15. A magnetic resonance imaging apparatus according to claim 12, in which said display means displays the low-resolution image data in pseudo colors varying with signal strengths.
16. A magnetic resonance imaging apparatus according to claim 13, further comprising correction means for correcting the signal strength of the low-resolution image data for each of predetermined blocks according to the proportion of the signal existing area in a corresponding one of blocks of the high-resolution image data to the entire block.
Description
BACKGROUND OF THE INVENTION

1. Field of the Invention

The present invention relates to a magnetic resonance imaging apparatus and, more particularly, to a magnetic resonance imaging apparatus for imaging information on spin density, chemical shifts, etc., of specific atomic nuclei existing within a local region of an object under examination.

2. Description of the Related Art

Magnetic resonance imaging apparatus is apparatus which acquires chemical and physical information of substances in the form of magnetic resonance signals and reconstructs an image from the signals by utilizing resonance absorption of radio-frequency magnetic field energy at specific frequencies by atomic nuclei having intrinsic magnetic moments and placed in a static magnetic field.

In living biological tissue there exist chemical substances having atomic nuclei, such as 1 H, 13 C, 23 Na and 31 P, which produce such magnetic resonance signals. These substances take part in the metabolism of the biological tissue. Especially, 31 P compounds, such as PCr (creatine phosphate), ATP (adenosine triphosphate), ADP (adenosine diphosphate), etc., and 31 P (phosphorus) existing in biological tissue as Pi (inorganic phosphorous) take part in various types of energy metabolism (acquisition, conservation and consumption of energy), The measurement of density ratios and density distributions of these substances is very useful in evaluating the physiological activity of biological tissues. The use of magnetic resonance imaging apparatus makes it possible to identify and quantitatively determine specific atomic nuclei, such as 1 H, 13 C, 23 Na and 31 P, for each of their compounds. By imaging those atomic nuclei as chemical shift images, a spatial distribution of each of the compounds can be obtained.

In diagnosis using a chemical shift image of a phosphorous compound, it is usual practice to display a proton image and a chemical shift image of a phosphorous compound and make a comparison between them for identification and quantitative determination of the phosphorous compounds. The detection sensitivity for magnetic resonance signals of phosphorous compounds is so low as to be about 1/105 of that of protons. In order to acquire magnetic resonance signals of a phosphorous compound with required signal-to-noise ratios, therefore, it is necessary to increase the volume of a voxel. A chemical shift image of a phosphorous compound is small in the total number of voxels within an imaging region as compared with a proton image, resulting in reduction of spatial resolution.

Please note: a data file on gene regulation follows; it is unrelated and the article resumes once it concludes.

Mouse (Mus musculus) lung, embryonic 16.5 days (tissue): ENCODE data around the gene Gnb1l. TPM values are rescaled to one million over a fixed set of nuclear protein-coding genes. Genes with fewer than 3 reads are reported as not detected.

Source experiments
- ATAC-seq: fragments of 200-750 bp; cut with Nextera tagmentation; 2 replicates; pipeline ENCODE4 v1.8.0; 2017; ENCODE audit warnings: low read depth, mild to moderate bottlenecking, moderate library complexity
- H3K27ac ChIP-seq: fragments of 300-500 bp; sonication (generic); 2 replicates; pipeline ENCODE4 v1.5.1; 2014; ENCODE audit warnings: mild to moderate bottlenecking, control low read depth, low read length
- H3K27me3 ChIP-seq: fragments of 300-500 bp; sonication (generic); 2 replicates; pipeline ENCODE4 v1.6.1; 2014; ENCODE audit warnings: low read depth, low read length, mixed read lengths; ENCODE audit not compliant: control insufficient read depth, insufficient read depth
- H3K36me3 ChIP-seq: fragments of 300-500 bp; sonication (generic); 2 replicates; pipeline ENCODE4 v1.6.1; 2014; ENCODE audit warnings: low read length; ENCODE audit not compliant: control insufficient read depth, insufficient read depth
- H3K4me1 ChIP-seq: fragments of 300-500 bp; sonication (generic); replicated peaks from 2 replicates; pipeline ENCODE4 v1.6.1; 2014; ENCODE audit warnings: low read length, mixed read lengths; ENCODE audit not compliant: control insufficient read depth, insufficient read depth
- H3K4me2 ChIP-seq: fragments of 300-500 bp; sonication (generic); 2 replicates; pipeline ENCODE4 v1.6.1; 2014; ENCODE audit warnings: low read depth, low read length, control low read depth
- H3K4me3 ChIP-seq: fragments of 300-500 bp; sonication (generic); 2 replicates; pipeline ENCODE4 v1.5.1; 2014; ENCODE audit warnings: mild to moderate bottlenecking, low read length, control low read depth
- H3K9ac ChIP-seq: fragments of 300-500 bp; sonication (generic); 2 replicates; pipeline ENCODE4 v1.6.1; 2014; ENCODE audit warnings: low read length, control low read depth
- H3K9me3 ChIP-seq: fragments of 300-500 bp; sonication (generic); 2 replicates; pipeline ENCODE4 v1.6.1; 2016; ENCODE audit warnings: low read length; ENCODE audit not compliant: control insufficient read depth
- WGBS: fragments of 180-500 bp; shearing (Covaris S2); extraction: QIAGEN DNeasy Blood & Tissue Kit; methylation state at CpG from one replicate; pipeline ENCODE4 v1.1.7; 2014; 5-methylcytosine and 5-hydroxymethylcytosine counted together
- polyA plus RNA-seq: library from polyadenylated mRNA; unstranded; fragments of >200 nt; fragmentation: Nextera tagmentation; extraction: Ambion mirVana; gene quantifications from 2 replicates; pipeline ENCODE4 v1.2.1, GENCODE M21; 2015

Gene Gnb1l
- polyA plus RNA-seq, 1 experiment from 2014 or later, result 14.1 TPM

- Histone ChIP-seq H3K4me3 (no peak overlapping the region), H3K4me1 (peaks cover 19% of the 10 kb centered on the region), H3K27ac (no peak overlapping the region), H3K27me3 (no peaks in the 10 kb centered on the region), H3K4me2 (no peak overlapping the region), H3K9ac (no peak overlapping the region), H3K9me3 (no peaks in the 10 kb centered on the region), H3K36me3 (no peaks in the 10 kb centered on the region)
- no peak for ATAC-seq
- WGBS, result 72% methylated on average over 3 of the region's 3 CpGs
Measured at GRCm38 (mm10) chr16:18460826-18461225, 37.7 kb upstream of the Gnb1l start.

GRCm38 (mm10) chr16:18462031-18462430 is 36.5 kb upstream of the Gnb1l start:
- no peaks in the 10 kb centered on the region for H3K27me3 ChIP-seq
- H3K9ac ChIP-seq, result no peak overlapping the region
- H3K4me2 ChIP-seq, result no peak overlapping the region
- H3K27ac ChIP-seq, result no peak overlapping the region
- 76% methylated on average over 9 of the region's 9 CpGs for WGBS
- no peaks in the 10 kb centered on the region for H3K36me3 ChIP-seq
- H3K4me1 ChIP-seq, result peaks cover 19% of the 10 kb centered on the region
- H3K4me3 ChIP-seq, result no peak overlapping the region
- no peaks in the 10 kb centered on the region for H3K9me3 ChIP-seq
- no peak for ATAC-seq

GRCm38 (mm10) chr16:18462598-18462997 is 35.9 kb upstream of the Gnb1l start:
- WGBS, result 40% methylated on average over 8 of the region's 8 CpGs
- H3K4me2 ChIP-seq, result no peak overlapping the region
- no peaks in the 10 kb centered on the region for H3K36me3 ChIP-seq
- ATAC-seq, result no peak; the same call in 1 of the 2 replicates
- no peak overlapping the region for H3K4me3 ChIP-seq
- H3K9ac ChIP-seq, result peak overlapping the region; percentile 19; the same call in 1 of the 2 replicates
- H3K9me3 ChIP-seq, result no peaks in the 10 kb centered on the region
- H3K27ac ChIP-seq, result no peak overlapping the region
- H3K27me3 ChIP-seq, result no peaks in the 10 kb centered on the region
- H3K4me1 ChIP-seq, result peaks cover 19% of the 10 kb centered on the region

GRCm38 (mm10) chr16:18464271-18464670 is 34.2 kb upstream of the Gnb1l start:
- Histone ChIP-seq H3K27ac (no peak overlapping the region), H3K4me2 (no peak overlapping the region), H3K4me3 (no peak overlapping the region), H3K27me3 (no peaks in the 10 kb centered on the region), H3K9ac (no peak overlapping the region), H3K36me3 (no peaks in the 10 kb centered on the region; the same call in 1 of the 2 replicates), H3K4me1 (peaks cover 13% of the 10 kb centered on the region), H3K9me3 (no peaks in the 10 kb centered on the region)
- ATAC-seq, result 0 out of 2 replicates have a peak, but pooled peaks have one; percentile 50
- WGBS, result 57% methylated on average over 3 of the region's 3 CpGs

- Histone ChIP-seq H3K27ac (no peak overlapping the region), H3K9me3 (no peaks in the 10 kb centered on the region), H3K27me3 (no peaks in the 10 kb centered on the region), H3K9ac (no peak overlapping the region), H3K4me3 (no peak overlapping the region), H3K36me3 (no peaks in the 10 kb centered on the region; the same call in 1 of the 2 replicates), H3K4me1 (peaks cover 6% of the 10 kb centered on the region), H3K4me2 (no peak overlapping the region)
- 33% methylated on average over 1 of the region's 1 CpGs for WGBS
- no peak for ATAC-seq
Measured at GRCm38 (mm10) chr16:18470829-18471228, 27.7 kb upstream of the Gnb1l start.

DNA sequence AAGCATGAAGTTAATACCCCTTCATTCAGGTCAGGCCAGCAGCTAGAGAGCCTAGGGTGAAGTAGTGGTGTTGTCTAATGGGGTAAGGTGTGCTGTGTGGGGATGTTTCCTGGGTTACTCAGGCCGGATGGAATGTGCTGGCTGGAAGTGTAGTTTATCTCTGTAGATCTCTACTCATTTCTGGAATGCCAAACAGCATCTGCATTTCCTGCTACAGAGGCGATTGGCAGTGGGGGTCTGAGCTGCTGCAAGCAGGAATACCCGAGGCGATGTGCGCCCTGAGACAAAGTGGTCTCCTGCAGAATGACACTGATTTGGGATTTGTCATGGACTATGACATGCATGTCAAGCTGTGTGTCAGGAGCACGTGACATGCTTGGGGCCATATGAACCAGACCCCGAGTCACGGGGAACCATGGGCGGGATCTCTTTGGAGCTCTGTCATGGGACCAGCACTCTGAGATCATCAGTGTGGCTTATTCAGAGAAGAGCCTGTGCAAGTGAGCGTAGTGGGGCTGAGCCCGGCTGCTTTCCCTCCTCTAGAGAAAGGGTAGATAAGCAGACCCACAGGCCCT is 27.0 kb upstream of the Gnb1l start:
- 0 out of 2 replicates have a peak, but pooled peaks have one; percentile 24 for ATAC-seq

This problem will be discussed taking, by way of example, chemical shift imaging which was actually conducted by the inventors of the present invention using a phantom. Such a phantom as shown in FIG. 6 was prepared. This phantom has an annular-type container 60 which is partitioned into four compartments 61, 62, 63 and 64, the rooms 61 and 63 being filled with a highly concentrated solution of phosphoric acid and the compartments 62 and 64 being filled with a lowly concentrated solution of phosphoric acid. In FIG. 12A there is shown a proton image obtained from a slice of the phantom, which is parallel to the drawing sheet, taking the phantom as a sample to be examined. In FIG. 12B there is shown a chemical shift image of the phosphorous compound which was obtained from the same slice as the proton image of FIG. 12A using the conventional imaging method. In order to indicate a correspondence in position between the images, grid lines (indicated by broken lines) representing an imaging matrix (data acquisition matrix) of the chemical shift image are displayed on the proton image as shown in FIG. 12A. A doctor performs identification and quantitative determination while making a comparison between the chemical shift image of FIG. 12B and the proton image of FIG. 12A.